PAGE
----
Submitted by Alice on Mon, 2017-04-10 18:17
Samanta Schweblin admits she’s still trembling from the shock of being longlisted for Fever Dream and Megan McDowell says this is pretty much the ultimate prize for a translator.
This is part of our series of Man Booker International Prize 2017 longlist interviews.
Samanta Schweblin, author of Fever Dream
What has it been like to be longlisted?
It’s an honour for Fever Dream to have been included alongside authors I hold in high esteem and read with so much admiration, and I feel very grateful for the opportunities that being nominated will bring the book. I’m also aware of the great number and quality of books that are not on the list every year, so I feel very lucky. For me it’s such a huge and unexpected tribute that, though my happiness helps me hide it, I’m still trembling from the shock.
Can you give us a taste of your longlisted novel Fever Dream – what is it about?
It’s about the tie that binds us to the people we love the most, and the pain and anxiety that this tie can engender in us. Amanda is agonising in a rural emergency room while she tries to understand where her little girl Nina is, and what has happened to her.
A strange and dark boy is sitting at the foot of the bed where Amanda lies delirious with fever, and, guiding her with the whisper of his voice, he helps her understand the death that surrounds them and reconstruct what has happened over the past days.
Fever Dream also talks about the abuse—sometimes even lethal—of the agro-toxins in the Argentine countryside, and of the panic that danger can induce in us when we can’t measure or anticipate it.
After three short story collections, how did you find the experience of writing your first novel?
It was a good experience to move outside of those fifteen or twenty pages I was used to working with in stories. But it was also quite a challenge, because it’s very important to me to narrate with constant tension, it’s something I always seek when I write and also when I read. I was worried that sustaining the sort of tension that can be imbued in a short story would prove difficult over the course of a novel. I rewrote the first pages of Fever Dream twelve times; it was a complex process that I fumbled several times until I found the way this particular story had to be told. But I learned many things along the way, and I feel like going deep into a longer story opened new doors and lines of questioning in my writing.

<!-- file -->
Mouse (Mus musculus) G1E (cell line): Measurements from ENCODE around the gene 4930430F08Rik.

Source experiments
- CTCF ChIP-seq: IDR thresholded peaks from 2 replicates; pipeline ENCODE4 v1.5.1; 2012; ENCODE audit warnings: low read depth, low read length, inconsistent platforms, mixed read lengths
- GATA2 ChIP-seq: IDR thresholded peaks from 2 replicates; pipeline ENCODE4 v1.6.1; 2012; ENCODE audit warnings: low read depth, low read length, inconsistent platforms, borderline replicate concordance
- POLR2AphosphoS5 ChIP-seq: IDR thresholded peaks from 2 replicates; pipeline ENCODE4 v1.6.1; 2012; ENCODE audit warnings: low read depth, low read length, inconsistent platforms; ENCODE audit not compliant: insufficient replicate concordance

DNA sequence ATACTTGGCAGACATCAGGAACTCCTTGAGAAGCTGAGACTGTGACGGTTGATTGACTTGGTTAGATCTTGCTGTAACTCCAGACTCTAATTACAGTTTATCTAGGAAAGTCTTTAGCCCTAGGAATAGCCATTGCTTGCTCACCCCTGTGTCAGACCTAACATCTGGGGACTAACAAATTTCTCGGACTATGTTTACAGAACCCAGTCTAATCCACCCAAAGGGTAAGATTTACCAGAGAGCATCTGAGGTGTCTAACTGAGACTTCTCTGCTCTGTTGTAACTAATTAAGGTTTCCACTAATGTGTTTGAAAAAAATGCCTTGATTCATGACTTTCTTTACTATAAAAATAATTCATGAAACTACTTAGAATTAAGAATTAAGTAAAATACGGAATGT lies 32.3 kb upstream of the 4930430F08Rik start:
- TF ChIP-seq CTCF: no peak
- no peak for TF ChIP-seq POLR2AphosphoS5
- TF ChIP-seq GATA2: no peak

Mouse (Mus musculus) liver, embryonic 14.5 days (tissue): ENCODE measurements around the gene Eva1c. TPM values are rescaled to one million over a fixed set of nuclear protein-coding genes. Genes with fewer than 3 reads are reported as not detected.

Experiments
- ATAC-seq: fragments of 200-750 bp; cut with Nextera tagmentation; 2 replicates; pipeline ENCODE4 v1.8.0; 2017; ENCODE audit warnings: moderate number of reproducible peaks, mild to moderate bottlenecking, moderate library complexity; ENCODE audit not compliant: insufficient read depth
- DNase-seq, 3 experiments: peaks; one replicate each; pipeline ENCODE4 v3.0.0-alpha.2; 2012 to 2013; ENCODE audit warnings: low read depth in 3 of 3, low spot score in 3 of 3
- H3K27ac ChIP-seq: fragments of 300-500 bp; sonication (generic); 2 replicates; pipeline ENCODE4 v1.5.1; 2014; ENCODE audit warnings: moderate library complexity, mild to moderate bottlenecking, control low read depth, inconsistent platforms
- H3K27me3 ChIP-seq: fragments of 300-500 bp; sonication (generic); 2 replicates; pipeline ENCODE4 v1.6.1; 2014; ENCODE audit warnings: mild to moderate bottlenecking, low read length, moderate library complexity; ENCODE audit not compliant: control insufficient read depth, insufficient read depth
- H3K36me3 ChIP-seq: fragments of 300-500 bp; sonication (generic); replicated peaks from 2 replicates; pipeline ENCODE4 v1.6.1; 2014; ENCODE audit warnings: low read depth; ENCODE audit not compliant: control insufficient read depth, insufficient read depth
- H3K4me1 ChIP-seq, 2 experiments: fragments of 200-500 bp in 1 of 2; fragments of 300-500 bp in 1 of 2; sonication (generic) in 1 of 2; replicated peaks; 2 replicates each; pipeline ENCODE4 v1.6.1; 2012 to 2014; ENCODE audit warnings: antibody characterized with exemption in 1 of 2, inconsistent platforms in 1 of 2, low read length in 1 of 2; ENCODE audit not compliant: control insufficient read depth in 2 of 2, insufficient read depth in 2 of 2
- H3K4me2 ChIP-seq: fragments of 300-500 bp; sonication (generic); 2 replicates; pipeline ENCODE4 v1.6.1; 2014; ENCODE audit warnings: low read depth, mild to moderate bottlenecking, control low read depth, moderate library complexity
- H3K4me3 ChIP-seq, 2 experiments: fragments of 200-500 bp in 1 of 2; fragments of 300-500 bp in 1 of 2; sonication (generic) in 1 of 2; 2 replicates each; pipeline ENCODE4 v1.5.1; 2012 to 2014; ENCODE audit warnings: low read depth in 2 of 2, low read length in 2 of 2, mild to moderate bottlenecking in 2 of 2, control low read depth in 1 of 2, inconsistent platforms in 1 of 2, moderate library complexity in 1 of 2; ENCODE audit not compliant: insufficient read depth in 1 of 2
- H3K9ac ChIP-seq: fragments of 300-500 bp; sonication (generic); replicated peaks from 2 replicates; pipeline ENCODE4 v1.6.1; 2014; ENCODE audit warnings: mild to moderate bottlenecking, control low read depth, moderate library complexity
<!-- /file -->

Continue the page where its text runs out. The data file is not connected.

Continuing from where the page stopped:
Megan McDowell, translator of Fever Dream
What has it been like to be longlisted?
Surprising, exciting, gratifying. This is pretty much the ultimate prize for a translator, and I feel like being longlisted is a win in itself. And I’m so happy for Samanta, who is a great writer I’m honoured to work with, and who deserves all the prizes.
What did you like most about translating Fever Dream?
When you read Fever Dream it’s a crazy and suspenseful ride through a dangerously close parallel world. It’s like that to translate it, too. Every time I went through the book I got to spend time in that world, and I kept learning new things about it and seeing new perspectives. I’m a fan of horror and suspense and Fever Dream hits those notes of psychological terror that I find stimulating and intriguing. So I guess what I liked most was just getting to spend time there, thinking about that world and the relationships in it.
Schweblin’s fiction has been described as creating a ‘deeply unsettling psychological menace’. How easy did you find this to capture?
I hope I did capture it! The important things were to focus on the precision of the language and to make it flow like a conversation. The book needed to invite readers to keep reading hungrily, to dive further and further into these images. I also had to be aware of what was going on beneath the text, the ‘implied’ story that’s taking shape in the reader’s mind. I think that’s where the ‘unsettling psychological menace’ comes from. The book points a flashlight at certain things and leaves others dark, but we can sense the evil lurking in that darkness, we can hear it breathe.
Keeping all of that in mind, the last line of the book was the hardest. I won’t write it here, but oh, I had many versions of it. I feel like it condenses so much of the book and is subtly jarring, and I wanted it to be powerful in its implications.